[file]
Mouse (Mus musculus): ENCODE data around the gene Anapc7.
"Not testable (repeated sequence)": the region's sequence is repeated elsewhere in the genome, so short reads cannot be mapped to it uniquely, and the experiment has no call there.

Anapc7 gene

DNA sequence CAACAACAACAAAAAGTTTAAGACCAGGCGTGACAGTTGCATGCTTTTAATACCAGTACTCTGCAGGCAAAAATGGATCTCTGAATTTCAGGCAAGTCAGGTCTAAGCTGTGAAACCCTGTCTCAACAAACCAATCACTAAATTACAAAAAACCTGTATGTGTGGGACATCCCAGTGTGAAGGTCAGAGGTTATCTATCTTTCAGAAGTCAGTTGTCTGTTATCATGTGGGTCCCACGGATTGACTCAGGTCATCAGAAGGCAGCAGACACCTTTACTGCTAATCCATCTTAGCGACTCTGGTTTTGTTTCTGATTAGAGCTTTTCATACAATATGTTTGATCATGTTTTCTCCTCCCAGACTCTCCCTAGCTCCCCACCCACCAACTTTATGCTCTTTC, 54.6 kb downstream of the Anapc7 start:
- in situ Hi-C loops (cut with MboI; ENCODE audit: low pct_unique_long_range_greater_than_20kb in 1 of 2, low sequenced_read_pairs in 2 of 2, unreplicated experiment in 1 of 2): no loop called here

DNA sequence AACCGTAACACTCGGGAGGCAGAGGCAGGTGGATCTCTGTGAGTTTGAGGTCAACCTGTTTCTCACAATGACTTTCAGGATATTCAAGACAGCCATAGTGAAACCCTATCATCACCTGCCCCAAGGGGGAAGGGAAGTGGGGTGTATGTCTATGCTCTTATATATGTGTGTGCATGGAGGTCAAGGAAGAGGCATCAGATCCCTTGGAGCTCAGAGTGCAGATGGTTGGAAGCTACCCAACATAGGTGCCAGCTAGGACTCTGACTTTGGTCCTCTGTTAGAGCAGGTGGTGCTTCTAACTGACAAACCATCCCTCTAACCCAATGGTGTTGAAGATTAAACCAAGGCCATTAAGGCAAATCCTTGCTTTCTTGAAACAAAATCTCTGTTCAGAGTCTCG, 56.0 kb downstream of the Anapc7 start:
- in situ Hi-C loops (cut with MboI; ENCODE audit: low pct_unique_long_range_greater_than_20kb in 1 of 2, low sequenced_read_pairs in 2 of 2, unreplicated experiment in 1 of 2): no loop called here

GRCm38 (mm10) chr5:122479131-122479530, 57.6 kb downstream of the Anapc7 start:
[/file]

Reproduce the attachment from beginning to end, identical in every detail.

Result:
Mouse (Mus musculus): ENCODE data around the gene Anapc7.
"Not testable (repeated sequence)": the region's sequence is repeated elsewhere in the genome, so short reads cannot be mapped to it uniquely, and the experiment has no call there.

Anapc7 gene

DNA sequence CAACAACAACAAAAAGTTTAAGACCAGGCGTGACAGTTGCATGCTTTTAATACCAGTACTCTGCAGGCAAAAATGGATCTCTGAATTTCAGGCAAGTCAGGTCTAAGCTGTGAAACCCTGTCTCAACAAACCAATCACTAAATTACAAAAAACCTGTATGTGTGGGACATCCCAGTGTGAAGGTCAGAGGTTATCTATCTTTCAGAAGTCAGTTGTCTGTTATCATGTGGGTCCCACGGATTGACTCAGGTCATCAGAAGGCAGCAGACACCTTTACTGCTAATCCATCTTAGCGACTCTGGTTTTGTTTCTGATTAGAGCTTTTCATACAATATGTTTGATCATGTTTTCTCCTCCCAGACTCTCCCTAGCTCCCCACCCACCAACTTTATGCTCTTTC, 54.6 kb downstream of the Anapc7 start:
- in situ Hi-C loops (cut with MboI; ENCODE audit: low pct_unique_long_range_greater_than_20kb in 1 of 2, low sequenced_read_pairs in 2 of 2, unreplicated experiment in 1 of 2): no loop called here

DNA sequence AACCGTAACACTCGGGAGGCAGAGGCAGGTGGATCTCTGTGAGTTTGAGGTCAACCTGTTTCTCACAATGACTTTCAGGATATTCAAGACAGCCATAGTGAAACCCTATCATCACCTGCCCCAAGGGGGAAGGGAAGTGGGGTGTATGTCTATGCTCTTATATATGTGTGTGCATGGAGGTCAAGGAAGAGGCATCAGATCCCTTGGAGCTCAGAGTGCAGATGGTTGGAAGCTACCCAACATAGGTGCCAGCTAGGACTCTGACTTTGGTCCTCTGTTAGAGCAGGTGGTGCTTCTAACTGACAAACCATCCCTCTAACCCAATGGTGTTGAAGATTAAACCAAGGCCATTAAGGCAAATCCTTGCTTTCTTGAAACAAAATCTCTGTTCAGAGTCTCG, 56.0 kb downstream of the Anapc7 start:
- in situ Hi-C loops (cut with MboI; ENCODE audit: low pct_unique_long_range_greater_than_20kb in 1 of 2, low sequenced_read_pairs in 2 of 2, unreplicated experiment in 1 of 2): no loop called here

GRCm38 (mm10) chr5:122479131-122479530, 57.6 kb downstream of the Anapc7 start: